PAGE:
Confessions of an Accidental Businessman

confessions-of-an-accidental-businessman

Confessions of an Accidental Businessman: It Takes a Lifetime to Find Wisdom

by James A. Autry

James Autry worked his way up from copy editor of Better Homes and Gardens to president of the magazine division. This memoir gets off to a slow start talking about his childhood and military service, but it gets more interesting when he starts to focus on his publishing career.

There are some memorable lines in this book:

  • “Don’t make long-term decisions for short-term reasons.”
  • “The only thing worse than a person who quits and leaves… is a person who quits and stays.”
  • “Remember that burnout is not a crisis of time so much as it is a crisis of the spirit.”
  • “Humor beats a bitchy memo every time.”

“So often in business, the ego gets supported by knowledge and information, then wisdom becomes lost. So does common sense. And wisdom and common sense are the difference between managing and leading.”

Indeed, ego is a recurring theme. “The only way I ever figured out to predict the difficulty of introducing a new idea was to determine how many egos would be threatened by the change, with each additional threatened ego making the chances for failure exponentially greater.”

“The point, of course, is to take our work seriously while not taking ourselves so seriously. If your people are not having fun, you are not making it as a manager and you likely are taking yourself too seriously. I truly believe that people will take their work more seriously if they are enjoying what they do and enjoying the community of people with whom they do it. In other words, they do better work if they are having fun.”

Aside from enjoyment of the work itself, Autry writes about the value of off-site events. “These gatherings are about celebrations: of one another, of what we have accomplished, and of what we do together. Oh yes, we might do some learning and goal-setting and planning while we’re at it… I came to realize the serious business value of such meetings and came to consider them an investment in morale and productivity… Still today, I tell managers everywhere to avoid the trap of feeling that these events are in any way a waste of time and money.”

Autry writes about a challenge he had when he was promoted to managing editor. “I had to earn the respect of those senior editors and that my authority would become frayed around the edges if I tried to push it too far with them… I had to find a way to work with them so that the copy could keep flowing, on time and of high quality. I stumbled into a technique that served me for years: I simply asked them how they’d like me to work with them. I also asked how I could help them keep their departmental production going smoothly. The results were amazing—another defining moment in my development as a manager.”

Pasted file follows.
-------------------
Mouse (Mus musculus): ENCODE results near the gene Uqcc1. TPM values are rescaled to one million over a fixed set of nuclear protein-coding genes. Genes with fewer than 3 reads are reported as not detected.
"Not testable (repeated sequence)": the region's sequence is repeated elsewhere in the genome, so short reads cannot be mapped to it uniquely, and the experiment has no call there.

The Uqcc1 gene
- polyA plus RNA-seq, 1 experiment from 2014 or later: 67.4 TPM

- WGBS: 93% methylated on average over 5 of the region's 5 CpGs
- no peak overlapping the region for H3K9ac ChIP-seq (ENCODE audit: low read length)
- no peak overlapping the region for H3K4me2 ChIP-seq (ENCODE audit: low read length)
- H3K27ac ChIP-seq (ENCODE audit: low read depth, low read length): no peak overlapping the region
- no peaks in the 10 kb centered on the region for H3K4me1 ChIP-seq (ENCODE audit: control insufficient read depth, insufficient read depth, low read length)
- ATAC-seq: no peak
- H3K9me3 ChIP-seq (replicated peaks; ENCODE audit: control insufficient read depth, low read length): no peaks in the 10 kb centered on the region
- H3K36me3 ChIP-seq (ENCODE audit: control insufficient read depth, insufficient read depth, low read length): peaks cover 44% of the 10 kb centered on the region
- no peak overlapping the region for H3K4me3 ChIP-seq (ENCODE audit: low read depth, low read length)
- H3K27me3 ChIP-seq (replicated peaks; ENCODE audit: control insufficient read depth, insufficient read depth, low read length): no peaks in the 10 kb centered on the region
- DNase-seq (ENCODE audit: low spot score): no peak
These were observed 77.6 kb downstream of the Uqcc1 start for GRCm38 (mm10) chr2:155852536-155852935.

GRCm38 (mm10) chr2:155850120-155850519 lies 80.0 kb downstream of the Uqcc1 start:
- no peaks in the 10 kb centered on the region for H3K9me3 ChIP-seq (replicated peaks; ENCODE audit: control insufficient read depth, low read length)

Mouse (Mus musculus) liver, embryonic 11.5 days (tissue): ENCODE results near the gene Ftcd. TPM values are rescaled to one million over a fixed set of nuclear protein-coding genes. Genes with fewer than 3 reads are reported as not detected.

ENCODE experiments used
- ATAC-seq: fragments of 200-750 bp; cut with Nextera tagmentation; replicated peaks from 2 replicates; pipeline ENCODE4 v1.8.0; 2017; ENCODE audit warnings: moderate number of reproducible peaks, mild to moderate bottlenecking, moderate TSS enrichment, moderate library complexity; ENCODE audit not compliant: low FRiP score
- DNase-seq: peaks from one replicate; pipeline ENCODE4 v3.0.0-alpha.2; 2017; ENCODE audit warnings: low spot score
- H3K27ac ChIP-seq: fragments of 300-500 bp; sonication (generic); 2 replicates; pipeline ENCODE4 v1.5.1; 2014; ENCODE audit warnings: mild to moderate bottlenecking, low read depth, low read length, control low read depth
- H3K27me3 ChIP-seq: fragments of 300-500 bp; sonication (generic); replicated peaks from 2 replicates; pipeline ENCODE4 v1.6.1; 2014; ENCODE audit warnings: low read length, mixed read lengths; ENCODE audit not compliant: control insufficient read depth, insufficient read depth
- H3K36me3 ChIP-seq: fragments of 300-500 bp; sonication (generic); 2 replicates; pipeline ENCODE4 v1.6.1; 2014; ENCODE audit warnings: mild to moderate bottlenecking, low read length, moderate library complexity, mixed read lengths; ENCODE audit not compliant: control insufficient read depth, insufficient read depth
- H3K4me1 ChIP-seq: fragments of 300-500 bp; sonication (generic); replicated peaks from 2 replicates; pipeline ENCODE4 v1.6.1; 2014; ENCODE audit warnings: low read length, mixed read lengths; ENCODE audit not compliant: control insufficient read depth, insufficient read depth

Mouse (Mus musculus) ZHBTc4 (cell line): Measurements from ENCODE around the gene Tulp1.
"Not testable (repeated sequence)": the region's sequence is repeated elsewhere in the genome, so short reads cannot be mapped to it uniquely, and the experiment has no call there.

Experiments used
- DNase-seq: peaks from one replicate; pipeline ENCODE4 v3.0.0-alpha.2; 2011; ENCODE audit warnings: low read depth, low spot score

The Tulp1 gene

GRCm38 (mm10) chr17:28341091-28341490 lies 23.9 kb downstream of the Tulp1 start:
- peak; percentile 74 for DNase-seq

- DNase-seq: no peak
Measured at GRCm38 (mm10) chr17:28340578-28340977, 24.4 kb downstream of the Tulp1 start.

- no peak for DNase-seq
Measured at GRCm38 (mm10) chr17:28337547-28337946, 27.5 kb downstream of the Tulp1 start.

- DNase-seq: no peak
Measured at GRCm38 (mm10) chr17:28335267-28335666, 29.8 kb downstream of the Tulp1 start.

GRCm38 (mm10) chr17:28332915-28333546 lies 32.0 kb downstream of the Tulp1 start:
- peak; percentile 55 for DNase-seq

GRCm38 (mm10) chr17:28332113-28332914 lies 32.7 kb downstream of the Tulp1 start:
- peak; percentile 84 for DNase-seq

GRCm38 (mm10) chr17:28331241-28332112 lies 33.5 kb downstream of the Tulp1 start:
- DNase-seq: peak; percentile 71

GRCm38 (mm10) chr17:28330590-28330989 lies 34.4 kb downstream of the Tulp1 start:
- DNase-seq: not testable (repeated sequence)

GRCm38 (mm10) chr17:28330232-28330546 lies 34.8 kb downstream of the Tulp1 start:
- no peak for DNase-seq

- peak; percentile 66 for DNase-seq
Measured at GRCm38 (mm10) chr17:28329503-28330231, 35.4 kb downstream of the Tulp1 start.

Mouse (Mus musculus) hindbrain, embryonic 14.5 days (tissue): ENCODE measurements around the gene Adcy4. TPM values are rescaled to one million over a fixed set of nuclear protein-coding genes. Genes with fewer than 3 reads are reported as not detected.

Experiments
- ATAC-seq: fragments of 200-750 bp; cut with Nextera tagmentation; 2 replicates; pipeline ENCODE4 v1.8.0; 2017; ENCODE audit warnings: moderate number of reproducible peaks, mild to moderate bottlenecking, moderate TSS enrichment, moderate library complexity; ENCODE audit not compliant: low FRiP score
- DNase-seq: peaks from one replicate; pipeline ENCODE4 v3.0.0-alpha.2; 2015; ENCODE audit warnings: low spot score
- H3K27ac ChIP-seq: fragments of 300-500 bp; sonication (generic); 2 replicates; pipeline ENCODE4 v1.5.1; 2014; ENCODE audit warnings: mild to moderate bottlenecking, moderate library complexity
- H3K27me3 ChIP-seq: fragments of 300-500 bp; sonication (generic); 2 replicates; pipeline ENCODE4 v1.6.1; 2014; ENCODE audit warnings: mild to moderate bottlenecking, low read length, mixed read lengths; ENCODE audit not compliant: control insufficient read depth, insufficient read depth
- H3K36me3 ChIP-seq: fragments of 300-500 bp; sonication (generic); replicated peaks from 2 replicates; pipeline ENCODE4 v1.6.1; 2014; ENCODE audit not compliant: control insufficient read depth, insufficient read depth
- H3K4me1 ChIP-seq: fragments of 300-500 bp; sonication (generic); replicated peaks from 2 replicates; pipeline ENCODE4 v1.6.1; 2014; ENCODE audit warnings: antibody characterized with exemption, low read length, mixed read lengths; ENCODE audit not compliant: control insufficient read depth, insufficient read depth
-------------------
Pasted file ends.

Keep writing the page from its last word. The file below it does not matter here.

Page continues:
When promoted to lead the special interest publications division, he eliminated rigid rules. “If as a manager you have not had the opportunity to lift the burden of nit-picking bureaucratic policies and procedures off the backs of good people and then stand back and watch them work, you have missed one of the most inspiring management experiences of all.”

“My management style… settled after a while into a pretty simple formula that worked for a long time: Be sure people were clear about what we were going to do and what we were trying to accomplish, then identify the people who were having trouble and try to help them.”

There is a chapter on mistakes and blunders. “The business world is filled with retro-visionaries who will look backward and analyze what went wrong, but there are damned few who can call it ahead of time.” He says that smart executives have a fall-back position when taking a risk. “In other words, they live by the rule of never risking a mistake they can make only once.” He adds, “Business cannot grow without some strategic miscalculations.”

He says the worst mistake of all is The Do-Nothing Mistake. “Lord only knows how many companies simply languish themselves to death… And we build cultures of fear in which managers put more effort into ensuring that they do not make mistakes than into doing something that might be productive.”

Autry says to expect the unexpected and be ready to embrace change. “I believe the only way to be ready is not to be ready—not to burden ourselves with a mass of contingency plans and quick moves but simply to pay attention, expect the unexpected, and go with it until we find our opportunities in the chaos that change brings.”

“We frequently underestimate ourselves, we frequently know more than we think we do, and our instincts and judgment are more reliable than we think.”

Order from Amazon

Autry, James A. Confessions of an Accidental Businessman: It Takes a Lifetime to Find Wisdom. San Francisco: Berrett-Koehler, 1996. Buy from Amazon.com

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